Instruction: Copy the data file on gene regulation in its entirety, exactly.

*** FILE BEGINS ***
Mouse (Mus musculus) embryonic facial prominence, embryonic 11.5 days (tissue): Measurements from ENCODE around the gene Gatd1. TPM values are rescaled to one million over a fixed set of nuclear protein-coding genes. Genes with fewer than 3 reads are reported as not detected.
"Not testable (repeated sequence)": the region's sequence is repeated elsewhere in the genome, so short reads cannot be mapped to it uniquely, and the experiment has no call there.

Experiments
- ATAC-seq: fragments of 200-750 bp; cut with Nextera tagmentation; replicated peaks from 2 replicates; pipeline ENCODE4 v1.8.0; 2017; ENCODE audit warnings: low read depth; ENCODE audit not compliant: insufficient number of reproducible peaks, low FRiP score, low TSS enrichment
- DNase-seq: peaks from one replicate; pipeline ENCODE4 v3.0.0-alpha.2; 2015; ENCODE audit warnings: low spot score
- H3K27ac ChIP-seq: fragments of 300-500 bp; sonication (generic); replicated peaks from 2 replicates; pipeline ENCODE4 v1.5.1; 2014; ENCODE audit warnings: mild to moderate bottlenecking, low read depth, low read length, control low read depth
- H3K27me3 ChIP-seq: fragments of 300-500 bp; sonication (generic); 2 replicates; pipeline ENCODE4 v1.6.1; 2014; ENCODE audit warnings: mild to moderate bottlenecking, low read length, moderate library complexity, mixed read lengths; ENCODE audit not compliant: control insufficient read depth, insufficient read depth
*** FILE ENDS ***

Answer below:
Mouse (Mus musculus) embryonic facial prominence, embryonic 11.5 days (tissue): Measurements from ENCODE around the gene Gatd1. TPM values are rescaled to one million over a fixed set of nuclear protein-coding genes. Genes with fewer than 3 reads are reported as not detected.
"Not testable (repeated sequence)": the region's sequence is repeated elsewhere in the genome, so short reads cannot be mapped to it uniquely, and the experiment has no call there.

Experiments
- ATAC-seq: fragments of 200-750 bp; cut with Nextera tagmentation; replicated peaks from 2 replicates; pipeline ENCODE4 v1.8.0; 2017; ENCODE audit warnings: low read depth; ENCODE audit not compliant: insufficient number of reproducible peaks, low FRiP score, low TSS enrichment
- DNase-seq: peaks from one replicate; pipeline ENCODE4 v3.0.0-alpha.2; 2015; ENCODE audit warnings: low spot score
- H3K27ac ChIP-seq: fragments of 300-500 bp; sonication (generic); replicated peaks from 2 replicates; pipeline ENCODE4 v1.5.1; 2014; ENCODE audit warnings: mild to moderate bottlenecking, low read depth, low read length, control low read depth
- H3K27me3 ChIP-seq: fragments of 300-500 bp; sonication (generic); 2 replicates; pipeline ENCODE4 v1.6.1; 2014; ENCODE audit warnings: mild to moderate bottlenecking, low read length, moderate library complexity, mixed read lengths; ENCODE audit not compliant: control insufficient read depth, insufficient read depth